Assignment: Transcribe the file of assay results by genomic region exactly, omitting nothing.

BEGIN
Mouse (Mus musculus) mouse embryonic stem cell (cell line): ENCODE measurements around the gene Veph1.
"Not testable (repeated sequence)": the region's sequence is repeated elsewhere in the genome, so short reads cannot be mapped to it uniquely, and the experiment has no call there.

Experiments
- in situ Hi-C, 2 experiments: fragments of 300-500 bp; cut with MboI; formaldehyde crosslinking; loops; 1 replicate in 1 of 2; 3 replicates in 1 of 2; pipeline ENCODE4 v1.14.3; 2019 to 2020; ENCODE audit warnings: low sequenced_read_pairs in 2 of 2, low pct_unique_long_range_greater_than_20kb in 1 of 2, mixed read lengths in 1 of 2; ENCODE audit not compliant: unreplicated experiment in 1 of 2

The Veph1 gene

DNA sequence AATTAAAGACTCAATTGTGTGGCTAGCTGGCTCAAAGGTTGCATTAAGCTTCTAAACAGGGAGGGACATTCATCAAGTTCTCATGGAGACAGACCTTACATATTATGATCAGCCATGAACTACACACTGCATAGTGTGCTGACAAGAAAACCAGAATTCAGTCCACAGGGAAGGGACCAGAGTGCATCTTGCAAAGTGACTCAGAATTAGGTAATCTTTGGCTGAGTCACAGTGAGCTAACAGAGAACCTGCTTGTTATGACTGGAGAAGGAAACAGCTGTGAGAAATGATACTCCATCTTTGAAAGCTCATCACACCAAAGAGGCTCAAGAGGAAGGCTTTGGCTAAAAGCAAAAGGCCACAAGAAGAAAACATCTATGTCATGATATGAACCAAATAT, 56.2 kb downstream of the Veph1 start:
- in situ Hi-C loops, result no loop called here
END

Mouse (Mus musculus) mouse embryonic stem cell (cell line): ENCODE measurements around the gene Veph1.
"Not testable (repeated sequence)": the region's sequence is repeated elsewhere in the genome, so short reads cannot be mapped to it uniquely, and the experiment has no call there.

Experiments
- in situ Hi-C, 2 experiments: fragments of 300-500 bp; cut with MboI; formaldehyde crosslinking; loops; 1 replicate in 1 of 2; 3 replicates in 1 of 2; pipeline ENCODE4 v1.14.3; 2019 to 2020; ENCODE audit warnings: low sequenced_read_pairs in 2 of 2, low pct_unique_long_range_greater_than_20kb in 1 of 2, mixed read lengths in 1 of 2; ENCODE audit not compliant: unreplicated experiment in 1 of 2

The Veph1 gene

DNA sequence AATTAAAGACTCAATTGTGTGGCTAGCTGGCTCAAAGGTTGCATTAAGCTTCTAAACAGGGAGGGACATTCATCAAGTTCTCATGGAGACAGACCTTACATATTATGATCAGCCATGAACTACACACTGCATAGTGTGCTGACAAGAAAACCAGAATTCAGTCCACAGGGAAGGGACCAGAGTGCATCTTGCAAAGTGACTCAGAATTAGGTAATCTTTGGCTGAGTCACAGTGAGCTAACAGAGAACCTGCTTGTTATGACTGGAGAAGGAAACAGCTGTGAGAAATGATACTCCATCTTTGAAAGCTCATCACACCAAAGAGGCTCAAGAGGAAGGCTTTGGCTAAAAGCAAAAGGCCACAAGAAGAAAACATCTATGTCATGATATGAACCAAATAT, 56.2 kb downstream of the Veph1 start:
- in situ Hi-C loops, result no loop called here